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MMSD high schools moving toward eliminating standalone honors courses for ninth, 10th grades

MMSD high schools moving toward eliminating standalone honors courses for ninth, 10th grades

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One of the science rooms at East High School in Madison, pictured on Feb. 12, 2020.

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Madison Metropolitan School District high schools plan to move away from “standalone honors” courses for freshmen and sophomores in the next few years, with an Earned Honors system expected to replace them.

The goal, MMSD leaders told the School Board Monday, is to bring rigor to all classrooms for all students and give more students access to the level of learning that goes on in standalone honors classrooms. Disparities in the demographics of standalone honors classrooms are driving the change, with ninth grade moving to entirely Earned Honors by the 2022-23 school year and 10th grade the following year.

“We should see high level of rigor and an equal quality of programming across every single one of our classrooms,” executive director of curriculum and instruction Kaylee Jackson said.

The Earned Honors system, which began in MMSD for ninth-graders in 2017-18 and expanded to 10th grade the next year, allows students an “opportunity to earn honors designation at the end of each semester/course by meeting predetermined criteria,” according to the district’s presentation. That opportunity is offered across all classrooms, rather than students needing to enroll in honors-specific classes that can be intimidating for students of color who are unfamiliar with them, have been given low expectations by staff or do not see students who look like them in those classrooms.

“This is about levelling the playing field of providing access for all,” co-chief of secondary schools Marvin Pryor said.

East High School principal Brendan Kearney, who expressed support for the change along with the other three comprehensive high school principals, recalled his first day of teaching at the school. His first class, he said, was non-honors and included just one white student, whereas in his second-hour honors class, there were about three students of color, “and that’s in a school that’s fully two-thirds students of color.”

“Whatever the intentions, whatever the efforts that have been made, our current honors system has the effect of sorting students by race, by ethnicity, by language and by disability,” Kearney said.

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District data presented Monday shows that standalone honors classes were made up of 41% students of color in the 2018-19 school year, while the Earned Honors recipients were 54% students of color. The district’s overall demographics that school year were 57.8% students of color — leaving them much more underrepresented in standalone honors courses than Earned Honors.

The district’s work toward Earned Honors and closing the gaps in advanced classes enrollment follows a 2016 resolution from the national Department of Education Office of Civil Rights, which found “a substantial and widespread disparity between the participation of white students on the one hand, and African-American and Hispanic students on the other” at each of the elementary, middle and high school levels.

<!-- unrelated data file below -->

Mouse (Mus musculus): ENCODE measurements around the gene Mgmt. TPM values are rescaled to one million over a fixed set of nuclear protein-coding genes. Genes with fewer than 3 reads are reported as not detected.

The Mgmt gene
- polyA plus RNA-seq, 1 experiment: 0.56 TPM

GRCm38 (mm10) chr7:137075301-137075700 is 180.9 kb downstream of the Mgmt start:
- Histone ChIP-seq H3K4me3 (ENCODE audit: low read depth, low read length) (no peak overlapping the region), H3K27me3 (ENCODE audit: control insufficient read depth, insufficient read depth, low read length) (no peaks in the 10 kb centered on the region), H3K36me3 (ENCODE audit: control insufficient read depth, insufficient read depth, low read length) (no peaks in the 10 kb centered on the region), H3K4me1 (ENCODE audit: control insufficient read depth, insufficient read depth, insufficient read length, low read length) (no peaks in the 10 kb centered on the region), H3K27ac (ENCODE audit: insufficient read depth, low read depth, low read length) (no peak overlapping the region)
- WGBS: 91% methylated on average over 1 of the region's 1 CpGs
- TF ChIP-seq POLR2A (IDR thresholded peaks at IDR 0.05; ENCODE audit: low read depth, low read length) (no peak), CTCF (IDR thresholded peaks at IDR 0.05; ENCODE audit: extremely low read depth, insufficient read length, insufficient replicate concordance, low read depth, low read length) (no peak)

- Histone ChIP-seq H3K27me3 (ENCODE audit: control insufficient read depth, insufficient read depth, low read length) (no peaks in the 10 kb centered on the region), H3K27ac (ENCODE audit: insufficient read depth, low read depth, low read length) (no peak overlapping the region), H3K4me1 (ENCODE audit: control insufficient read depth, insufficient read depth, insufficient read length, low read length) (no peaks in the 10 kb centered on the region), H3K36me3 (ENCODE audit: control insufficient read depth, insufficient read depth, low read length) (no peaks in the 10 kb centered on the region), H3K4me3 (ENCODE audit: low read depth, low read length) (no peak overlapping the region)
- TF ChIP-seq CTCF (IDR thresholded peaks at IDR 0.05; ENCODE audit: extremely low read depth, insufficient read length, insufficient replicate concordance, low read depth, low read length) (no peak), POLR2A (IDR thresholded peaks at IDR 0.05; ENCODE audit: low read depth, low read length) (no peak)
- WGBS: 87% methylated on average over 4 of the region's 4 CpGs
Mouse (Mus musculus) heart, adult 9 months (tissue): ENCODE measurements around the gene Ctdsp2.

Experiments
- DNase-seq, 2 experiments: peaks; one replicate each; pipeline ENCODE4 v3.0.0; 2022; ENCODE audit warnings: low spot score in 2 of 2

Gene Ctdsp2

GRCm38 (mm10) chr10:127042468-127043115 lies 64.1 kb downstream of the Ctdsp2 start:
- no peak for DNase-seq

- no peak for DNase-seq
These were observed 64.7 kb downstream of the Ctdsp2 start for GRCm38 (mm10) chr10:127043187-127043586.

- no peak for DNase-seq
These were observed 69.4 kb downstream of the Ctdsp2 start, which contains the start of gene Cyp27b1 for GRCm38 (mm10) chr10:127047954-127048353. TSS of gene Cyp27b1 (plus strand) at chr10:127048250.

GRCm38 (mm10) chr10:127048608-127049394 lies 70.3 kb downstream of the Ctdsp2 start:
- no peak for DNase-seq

Most board members offered support for the work, which was referenced throughout the discussion as an anti-racist strategy.

“Why are we holding on to this concept of standalone honors when all the data tells us that our Black and brown students don’t feel like they belong in that concept?” Savion Castro said. “What we’re trying to do here, we’re trying to build something new and different that is inclusive and accessible to all children and raises the bar and creates a new culture for all children.”

Some board members expressed concerns about how the district would measure the success of the switch to Earned Honors and ensure that rigor was maintained across all classrooms. Board member Christina Gomez Schmidt also asked that more focus come in earlier grades in identifying students’ strengths and preparing them for rigorous coursework by the time they reach high school.

“The disparities that we see in the higher grades in access and preparation for honors classes are a grow-your-own problem,” Gomez Schmidt said.

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Many of the administrators of color spoke from their personal experiences about the lack of diversity in advanced courses when they were in school and how that can affect students.

“We’ve identified a practice in some of our schools, most of our schools, that creates an imbalance,” Pryor said. “It’s not equitable for all children.

“If we’re going to be an anti-racist district, when we see these policies or practices, we can’t only identify them. We have to take action and do something about it.”

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West High School principal Karen Boran said her staff is “fired up” for the change.

“I think the staff of all the high schools is fired up because they finally see a way out of this box of racism that is built into our system at the core,” Boran said.

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